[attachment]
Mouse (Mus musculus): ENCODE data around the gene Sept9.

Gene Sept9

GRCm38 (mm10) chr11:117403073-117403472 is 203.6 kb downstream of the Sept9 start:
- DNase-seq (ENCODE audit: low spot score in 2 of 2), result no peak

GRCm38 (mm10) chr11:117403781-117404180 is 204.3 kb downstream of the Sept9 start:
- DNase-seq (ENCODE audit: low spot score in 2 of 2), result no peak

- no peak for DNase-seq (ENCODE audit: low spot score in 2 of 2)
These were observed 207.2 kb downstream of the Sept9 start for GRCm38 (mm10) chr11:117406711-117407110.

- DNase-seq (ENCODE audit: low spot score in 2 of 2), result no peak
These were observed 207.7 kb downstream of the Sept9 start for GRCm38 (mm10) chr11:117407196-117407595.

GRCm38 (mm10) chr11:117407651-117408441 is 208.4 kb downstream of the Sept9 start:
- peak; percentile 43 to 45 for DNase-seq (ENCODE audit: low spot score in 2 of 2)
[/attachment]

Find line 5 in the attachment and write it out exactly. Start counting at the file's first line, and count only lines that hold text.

GRCm38 (mm10) chr11:117403781-117404180 is 204.3 kb downstream of the Sept9 start: